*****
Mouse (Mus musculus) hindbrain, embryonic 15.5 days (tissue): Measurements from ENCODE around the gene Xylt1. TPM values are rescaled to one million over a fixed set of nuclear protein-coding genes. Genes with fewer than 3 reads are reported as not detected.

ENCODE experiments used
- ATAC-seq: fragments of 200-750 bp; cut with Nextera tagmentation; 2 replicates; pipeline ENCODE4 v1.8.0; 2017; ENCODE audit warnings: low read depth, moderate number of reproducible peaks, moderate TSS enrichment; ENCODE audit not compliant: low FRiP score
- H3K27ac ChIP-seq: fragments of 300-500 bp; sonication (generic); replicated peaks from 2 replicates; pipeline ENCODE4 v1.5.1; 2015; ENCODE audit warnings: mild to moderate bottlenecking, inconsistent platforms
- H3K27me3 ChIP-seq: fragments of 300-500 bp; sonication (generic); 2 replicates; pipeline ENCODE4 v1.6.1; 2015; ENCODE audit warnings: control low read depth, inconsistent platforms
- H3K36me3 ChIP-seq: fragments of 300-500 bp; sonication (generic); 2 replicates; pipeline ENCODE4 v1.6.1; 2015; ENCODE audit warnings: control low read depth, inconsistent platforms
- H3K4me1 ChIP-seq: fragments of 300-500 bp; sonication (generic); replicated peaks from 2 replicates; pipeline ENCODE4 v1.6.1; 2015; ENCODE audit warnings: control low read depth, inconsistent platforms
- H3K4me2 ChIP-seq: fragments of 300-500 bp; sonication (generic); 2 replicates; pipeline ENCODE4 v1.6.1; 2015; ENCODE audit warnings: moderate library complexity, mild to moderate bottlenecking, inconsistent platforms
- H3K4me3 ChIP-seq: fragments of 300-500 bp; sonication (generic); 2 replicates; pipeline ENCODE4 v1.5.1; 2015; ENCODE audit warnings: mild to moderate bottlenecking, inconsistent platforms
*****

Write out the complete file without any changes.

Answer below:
Mouse (Mus musculus) hindbrain, embryonic 15.5 days (tissue): Measurements from ENCODE around the gene Xylt1. TPM values are rescaled to one million over a fixed set of nuclear protein-coding genes. Genes with fewer than 3 reads are reported as not detected.

ENCODE experiments used
- ATAC-seq: fragments of 200-750 bp; cut with Nextera tagmentation; 2 replicates; pipeline ENCODE4 v1.8.0; 2017; ENCODE audit warnings: low read depth, moderate number of reproducible peaks, moderate TSS enrichment; ENCODE audit not compliant: low FRiP score
- H3K27ac ChIP-seq: fragments of 300-500 bp; sonication (generic); replicated peaks from 2 replicates; pipeline ENCODE4 v1.5.1; 2015; ENCODE audit warnings: mild to moderate bottlenecking, inconsistent platforms
- H3K27me3 ChIP-seq: fragments of 300-500 bp; sonication (generic); 2 replicates; pipeline ENCODE4 v1.6.1; 2015; ENCODE audit warnings: control low read depth, inconsistent platforms
- H3K36me3 ChIP-seq: fragments of 300-500 bp; sonication (generic); 2 replicates; pipeline ENCODE4 v1.6.1; 2015; ENCODE audit warnings: control low read depth, inconsistent platforms
- H3K4me1 ChIP-seq: fragments of 300-500 bp; sonication (generic); replicated peaks from 2 replicates; pipeline ENCODE4 v1.6.1; 2015; ENCODE audit warnings: control low read depth, inconsistent platforms
- H3K4me2 ChIP-seq: fragments of 300-500 bp; sonication (generic); 2 replicates; pipeline ENCODE4 v1.6.1; 2015; ENCODE audit warnings: moderate library complexity, mild to moderate bottlenecking, inconsistent platforms
- H3K4me3 ChIP-seq: fragments of 300-500 bp; sonication (generic); 2 replicates; pipeline ENCODE4 v1.5.1; 2015; ENCODE audit warnings: mild to moderate bottlenecking, inconsistent platforms